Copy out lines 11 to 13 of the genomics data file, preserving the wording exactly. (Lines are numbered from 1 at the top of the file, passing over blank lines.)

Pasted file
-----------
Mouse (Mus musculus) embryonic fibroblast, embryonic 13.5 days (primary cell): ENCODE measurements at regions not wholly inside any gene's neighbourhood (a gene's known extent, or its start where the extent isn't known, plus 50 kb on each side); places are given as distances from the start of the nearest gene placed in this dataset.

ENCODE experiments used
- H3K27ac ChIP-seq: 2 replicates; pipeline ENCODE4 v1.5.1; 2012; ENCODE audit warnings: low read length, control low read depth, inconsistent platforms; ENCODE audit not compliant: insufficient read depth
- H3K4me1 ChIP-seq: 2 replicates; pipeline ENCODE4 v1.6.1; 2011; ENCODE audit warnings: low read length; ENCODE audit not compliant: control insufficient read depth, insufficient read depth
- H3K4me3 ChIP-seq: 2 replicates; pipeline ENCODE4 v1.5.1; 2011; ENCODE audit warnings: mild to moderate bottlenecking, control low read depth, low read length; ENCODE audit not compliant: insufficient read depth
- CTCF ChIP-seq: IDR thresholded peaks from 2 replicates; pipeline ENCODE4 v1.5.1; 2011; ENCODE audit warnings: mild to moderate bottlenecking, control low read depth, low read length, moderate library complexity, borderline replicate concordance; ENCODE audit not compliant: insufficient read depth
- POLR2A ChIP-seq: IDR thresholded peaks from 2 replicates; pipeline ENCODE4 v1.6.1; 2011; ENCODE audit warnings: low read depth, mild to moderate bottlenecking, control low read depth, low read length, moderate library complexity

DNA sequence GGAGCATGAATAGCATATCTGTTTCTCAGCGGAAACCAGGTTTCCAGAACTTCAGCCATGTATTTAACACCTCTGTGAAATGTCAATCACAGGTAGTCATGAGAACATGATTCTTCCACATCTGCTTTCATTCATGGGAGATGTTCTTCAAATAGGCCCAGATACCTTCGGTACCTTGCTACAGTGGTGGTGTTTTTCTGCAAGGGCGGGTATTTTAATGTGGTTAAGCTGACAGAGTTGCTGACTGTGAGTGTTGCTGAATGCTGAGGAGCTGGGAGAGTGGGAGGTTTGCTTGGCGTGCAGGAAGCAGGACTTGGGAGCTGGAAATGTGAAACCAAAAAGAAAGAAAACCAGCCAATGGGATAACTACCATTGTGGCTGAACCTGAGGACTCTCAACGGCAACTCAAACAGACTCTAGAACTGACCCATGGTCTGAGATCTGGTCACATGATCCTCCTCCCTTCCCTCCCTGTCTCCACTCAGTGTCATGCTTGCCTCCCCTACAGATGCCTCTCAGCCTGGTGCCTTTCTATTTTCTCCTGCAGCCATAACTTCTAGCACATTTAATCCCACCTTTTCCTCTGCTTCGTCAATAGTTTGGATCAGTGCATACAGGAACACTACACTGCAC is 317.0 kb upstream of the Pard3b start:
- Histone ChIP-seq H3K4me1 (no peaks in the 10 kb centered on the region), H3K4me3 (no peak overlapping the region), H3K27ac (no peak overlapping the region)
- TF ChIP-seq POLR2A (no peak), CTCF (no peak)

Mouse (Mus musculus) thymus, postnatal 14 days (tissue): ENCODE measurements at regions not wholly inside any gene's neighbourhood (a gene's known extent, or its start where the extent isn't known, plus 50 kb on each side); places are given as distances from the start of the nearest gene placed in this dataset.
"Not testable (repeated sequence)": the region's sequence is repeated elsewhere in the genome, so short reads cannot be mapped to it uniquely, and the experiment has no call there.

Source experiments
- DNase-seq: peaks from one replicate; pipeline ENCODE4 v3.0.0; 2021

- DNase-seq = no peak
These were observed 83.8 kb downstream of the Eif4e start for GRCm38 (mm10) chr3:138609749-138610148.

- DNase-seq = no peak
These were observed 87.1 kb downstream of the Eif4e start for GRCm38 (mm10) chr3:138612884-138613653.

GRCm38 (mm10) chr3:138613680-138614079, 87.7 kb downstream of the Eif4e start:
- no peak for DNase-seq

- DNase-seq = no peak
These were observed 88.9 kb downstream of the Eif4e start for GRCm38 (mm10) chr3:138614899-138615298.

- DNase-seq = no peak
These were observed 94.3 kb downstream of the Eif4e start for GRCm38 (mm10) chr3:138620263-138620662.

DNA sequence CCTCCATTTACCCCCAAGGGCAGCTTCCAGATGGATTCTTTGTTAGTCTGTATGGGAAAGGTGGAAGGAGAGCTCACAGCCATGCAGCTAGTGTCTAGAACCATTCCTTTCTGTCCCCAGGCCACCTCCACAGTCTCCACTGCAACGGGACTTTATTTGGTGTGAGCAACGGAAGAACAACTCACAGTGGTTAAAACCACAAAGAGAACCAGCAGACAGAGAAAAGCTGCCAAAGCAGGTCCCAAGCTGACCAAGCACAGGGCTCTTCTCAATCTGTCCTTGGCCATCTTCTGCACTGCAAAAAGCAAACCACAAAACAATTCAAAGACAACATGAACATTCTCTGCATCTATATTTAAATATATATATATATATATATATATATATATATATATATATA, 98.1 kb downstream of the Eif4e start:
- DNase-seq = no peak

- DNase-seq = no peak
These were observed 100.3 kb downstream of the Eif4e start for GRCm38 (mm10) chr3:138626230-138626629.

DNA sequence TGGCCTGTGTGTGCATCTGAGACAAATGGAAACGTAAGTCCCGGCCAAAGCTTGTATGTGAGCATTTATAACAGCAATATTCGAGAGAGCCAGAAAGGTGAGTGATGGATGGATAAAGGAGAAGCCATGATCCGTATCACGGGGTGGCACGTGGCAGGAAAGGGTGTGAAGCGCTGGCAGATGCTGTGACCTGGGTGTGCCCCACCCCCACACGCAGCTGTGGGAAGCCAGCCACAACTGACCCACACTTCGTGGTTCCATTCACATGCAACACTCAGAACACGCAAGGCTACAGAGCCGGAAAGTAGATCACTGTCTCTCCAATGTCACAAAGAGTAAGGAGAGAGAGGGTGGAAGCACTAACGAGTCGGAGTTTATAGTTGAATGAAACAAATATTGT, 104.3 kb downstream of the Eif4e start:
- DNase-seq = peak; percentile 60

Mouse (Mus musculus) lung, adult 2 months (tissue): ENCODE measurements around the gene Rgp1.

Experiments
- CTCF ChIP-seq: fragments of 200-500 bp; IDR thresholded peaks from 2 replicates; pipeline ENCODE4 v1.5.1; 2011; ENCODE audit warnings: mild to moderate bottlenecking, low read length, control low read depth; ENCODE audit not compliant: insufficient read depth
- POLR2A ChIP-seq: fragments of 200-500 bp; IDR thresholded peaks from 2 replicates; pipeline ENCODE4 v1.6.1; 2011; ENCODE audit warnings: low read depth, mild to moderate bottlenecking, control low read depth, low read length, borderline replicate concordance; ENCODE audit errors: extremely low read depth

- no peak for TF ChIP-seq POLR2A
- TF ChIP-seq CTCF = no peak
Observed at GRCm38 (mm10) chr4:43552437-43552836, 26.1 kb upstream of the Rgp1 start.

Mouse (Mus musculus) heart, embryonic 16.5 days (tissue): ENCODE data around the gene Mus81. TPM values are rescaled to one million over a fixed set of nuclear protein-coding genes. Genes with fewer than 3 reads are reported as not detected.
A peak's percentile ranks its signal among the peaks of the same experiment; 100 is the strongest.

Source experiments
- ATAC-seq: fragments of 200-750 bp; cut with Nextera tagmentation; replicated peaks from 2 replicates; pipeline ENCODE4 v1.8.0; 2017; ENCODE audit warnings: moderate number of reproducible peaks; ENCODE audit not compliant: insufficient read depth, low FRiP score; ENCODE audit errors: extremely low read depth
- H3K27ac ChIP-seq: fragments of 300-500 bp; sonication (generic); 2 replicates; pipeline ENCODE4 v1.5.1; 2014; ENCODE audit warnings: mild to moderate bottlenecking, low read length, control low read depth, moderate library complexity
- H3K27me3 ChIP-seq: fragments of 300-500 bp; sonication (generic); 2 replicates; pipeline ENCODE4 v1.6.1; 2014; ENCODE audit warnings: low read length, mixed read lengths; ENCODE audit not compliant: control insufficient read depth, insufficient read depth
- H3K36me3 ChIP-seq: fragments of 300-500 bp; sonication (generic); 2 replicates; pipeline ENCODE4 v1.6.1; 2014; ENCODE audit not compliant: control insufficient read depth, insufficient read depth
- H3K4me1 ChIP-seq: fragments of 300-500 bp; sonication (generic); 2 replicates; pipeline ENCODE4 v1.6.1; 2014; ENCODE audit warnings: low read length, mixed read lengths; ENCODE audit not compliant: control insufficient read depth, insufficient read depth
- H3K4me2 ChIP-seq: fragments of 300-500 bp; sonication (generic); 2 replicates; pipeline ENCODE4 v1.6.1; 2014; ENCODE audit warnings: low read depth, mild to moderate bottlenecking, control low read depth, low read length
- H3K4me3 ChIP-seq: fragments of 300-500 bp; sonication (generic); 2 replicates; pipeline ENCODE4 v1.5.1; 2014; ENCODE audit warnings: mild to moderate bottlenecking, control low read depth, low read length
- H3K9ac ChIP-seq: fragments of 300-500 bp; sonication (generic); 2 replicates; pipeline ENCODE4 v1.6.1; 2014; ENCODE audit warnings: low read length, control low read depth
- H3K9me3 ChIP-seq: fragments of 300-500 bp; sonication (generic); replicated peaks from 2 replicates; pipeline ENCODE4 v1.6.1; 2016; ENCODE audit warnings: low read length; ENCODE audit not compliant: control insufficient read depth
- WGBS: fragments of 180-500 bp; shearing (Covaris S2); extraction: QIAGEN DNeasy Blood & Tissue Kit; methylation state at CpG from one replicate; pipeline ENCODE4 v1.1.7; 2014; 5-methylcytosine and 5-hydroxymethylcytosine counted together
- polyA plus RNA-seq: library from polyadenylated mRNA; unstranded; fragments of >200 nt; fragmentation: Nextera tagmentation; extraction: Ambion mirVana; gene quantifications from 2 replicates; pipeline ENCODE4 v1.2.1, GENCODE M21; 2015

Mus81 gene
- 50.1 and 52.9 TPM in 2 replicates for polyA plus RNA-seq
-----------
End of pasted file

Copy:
Mouse (Mus musculus) thymus, postnatal 14 days (tissue): ENCODE measurements at regions not wholly inside any gene's neighbourhood (a gene's known extent, or its start where the extent isn't known, plus 50 kb on each side); places are given as distances from the start of the nearest gene placed in this dataset.
"Not testable (repeated sequence)": the region's sequence is repeated elsewhere in the genome, so short reads cannot be mapped to it uniquely, and the experiment has no call there.

Source experiments